With a bright flash and streaks of fire [that no one saw], a defunct Chinese spacecraft the size of a school bus shattered and burned to dust after hitting the Earth’s atmosphere at 8 kilometers per second.
Pieces of it, including unknown fuel and metal components, landed northwest of Tahiti in the South Pacific at around 8:15am Beijing time (00:15 GMT) on Monday.
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The chance the debris ever had of affecting a human was there, but nearly zero.
In 2011, Tiangong-1 was launched into orbit, the flagship of China’s emerging manned space exploration programme. Over two missions, six taikonauts (Chinese astronauts) performed experiments, broadcast public lectures, imaged the ground and tested docking maneuvers and life-support systems.
The first two Chinese women in space lived on board the Tiangong-1. In 2013, its final crew departed.
In 2016, to some international surprise, Chinese authorities announced its operators lost data communications with the ship. Observers have been scrambling to predict its seemingly uncontrolled trajectory since then.
Most satellites are not meant to end with the uncertainty of Tiangong-1.
“I believe that the end of life plan for Tiangong-1 was a directed reentry,” said Roger Thompson of Aerospace, a company tracking the Tiangong-1’s descent.
“Some satellites are moved to graveyard orbits, some are re-entered, but there’s a 15 percent failure rate to reach the designed end-of-life plan,” Thompson said.
Tiangong-1, or Heavenly Palace, was the first semi-permanent Chinese home in space. “The public started to know a lot more about space programmes after we started our own manned spacecraft programmes,” said Jiao Weixin, Earth and Space Science professor at Peking University.
“If we are not developing it, Chinese people probably won’t know too much,” Weixin said.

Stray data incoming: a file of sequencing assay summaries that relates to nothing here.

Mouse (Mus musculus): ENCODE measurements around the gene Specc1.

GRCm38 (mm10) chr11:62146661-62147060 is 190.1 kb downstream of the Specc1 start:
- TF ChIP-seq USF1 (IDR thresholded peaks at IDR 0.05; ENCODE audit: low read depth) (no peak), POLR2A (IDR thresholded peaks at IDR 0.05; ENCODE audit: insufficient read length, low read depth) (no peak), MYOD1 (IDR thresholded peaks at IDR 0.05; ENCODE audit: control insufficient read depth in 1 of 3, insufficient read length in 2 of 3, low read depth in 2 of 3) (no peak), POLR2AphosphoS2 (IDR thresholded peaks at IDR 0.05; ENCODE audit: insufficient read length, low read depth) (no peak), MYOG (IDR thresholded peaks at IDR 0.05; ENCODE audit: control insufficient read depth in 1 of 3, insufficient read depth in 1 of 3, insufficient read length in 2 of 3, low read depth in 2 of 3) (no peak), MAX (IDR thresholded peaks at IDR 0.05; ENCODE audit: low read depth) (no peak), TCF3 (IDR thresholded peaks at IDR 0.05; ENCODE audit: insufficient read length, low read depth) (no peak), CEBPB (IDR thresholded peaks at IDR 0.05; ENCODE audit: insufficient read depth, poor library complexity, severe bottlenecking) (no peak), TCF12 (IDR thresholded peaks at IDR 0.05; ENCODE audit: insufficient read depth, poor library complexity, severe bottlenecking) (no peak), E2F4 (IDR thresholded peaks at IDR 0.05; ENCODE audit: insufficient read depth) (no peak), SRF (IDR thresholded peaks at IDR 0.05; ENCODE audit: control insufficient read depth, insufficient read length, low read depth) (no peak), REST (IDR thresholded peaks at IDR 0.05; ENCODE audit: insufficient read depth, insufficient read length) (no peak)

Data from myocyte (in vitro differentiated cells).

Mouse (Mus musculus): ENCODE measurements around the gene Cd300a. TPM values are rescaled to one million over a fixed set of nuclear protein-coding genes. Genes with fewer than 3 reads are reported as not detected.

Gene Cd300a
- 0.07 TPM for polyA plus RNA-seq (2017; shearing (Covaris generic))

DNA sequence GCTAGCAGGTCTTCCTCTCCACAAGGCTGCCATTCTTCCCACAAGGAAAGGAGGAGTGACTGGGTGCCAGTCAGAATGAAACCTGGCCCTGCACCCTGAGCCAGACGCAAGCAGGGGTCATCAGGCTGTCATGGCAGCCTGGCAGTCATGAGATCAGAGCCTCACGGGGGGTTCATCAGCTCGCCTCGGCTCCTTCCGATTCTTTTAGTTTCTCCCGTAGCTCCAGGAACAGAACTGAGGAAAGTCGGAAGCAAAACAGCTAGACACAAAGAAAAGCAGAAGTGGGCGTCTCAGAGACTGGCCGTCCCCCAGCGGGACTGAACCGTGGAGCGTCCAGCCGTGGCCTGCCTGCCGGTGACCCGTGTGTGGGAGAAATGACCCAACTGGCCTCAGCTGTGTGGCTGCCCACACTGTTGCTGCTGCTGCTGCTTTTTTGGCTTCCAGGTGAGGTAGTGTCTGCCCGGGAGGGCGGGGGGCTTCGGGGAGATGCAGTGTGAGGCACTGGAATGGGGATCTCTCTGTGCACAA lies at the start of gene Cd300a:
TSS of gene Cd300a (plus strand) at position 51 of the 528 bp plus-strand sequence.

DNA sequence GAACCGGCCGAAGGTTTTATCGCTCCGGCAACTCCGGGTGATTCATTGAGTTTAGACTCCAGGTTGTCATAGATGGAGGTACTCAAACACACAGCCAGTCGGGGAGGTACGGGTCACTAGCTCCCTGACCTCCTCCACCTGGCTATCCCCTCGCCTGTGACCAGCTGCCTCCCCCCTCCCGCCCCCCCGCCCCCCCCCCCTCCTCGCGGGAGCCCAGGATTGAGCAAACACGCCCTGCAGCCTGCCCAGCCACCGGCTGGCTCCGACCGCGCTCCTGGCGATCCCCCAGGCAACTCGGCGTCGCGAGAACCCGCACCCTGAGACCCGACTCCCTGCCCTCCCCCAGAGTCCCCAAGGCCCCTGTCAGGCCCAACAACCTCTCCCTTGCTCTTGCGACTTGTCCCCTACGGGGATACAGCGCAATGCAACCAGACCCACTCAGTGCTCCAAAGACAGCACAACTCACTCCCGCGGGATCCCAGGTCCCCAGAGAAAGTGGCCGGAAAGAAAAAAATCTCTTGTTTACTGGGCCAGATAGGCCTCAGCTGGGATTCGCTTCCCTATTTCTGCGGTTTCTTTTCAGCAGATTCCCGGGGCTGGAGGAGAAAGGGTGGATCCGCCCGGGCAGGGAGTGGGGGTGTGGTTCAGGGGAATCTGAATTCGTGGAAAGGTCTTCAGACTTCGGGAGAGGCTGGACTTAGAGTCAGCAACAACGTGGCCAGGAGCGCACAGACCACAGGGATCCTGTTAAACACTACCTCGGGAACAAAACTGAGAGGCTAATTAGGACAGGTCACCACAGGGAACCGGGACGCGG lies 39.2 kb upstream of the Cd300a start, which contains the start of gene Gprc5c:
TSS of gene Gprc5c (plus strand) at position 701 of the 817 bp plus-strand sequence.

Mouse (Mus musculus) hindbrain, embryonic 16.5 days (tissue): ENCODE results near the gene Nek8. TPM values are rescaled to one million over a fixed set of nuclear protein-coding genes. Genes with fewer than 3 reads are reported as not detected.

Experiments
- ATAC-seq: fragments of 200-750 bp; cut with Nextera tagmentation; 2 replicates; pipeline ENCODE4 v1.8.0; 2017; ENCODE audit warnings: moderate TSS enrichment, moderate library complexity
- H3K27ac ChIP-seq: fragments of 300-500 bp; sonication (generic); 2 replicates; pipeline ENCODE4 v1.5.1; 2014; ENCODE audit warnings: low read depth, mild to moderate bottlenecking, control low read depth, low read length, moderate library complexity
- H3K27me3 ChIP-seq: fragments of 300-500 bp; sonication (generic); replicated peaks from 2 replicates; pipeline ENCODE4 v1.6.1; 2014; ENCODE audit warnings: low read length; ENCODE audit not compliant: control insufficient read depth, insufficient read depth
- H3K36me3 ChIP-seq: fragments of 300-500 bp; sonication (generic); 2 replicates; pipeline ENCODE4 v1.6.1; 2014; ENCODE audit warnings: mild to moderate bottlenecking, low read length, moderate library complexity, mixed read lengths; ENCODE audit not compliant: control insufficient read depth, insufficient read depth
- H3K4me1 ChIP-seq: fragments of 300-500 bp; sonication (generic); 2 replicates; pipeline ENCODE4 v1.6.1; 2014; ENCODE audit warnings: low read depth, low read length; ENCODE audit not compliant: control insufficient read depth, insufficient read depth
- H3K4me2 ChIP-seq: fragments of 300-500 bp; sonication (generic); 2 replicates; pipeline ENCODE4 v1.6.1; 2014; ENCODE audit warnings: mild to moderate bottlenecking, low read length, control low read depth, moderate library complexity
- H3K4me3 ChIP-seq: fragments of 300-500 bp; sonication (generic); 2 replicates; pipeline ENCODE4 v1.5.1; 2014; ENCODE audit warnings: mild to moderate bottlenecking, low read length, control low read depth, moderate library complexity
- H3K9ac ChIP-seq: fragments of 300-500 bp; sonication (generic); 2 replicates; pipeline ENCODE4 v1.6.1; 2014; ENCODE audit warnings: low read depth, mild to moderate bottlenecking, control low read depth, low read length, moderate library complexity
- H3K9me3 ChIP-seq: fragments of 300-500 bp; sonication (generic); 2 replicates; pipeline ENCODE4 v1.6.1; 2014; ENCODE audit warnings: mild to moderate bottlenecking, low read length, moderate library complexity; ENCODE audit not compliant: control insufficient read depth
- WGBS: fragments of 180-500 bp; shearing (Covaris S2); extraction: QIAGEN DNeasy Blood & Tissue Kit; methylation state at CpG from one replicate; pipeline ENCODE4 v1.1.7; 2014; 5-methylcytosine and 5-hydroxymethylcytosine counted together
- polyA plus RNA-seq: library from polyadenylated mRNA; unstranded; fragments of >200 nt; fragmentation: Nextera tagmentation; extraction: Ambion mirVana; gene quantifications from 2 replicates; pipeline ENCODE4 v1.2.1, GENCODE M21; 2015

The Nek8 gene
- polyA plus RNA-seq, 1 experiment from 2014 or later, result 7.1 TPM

The station predated Jade Rabbit – a rover on the Moon – and was followed by the still operational Tiangong-2.
China has poured money into space development following the announcement of Project 921 in 1992. In 2014 the nation expanded its space budget over the previous year by 35 percent.
“China would like to go from a big country to a powerful country in space,” Weixin said, adding: “We want to make sure our technologies are world class.”
In addition to building the world’s largest radio telescope and experimenting with satellite-based quantum cryptography, future goals include lunar missions, returning Martian samples and building more permanent space installations.
One reason there are few public details about Tiangong-1 could be chilly relations between China’s space authorities and the US.
In 2011, US legislators passed the Wolf amendment, banning NASA and the Office of Science and Technology Policy from collaborating with China, a communist country.
“The US, for very political reasons has shunned [China], pushing them into creating their own independent human space flight and robotic programme,” Joan Johnson Freese, author of Space as a Strategic Asset said.
“I think there’s a dangerous trend going on right now regarding military space programmes. The creation of space forces, the integration of space into mainline military capabilities, I think the potential for the rubicon to be crossed is increasing.”
Tiangong-1, Freese clarified, “was more akin to the Apollo programme,” which sent US astronauts to the moon.
Tracking objects that are shrouded in state secrecy created headaches for global skywatchers. Governments and companies, wanting to protect their own satellites and calm their populations, were forced to extrapolate.
Viewed from China, cold relations may have boosted national science activities. “Some scientists joke that we owe our current achievements partially to the United States’ unfriendliness,” Weixin said.
“Because we didn’t really have external support, we ended up developing the entire system ourselves.”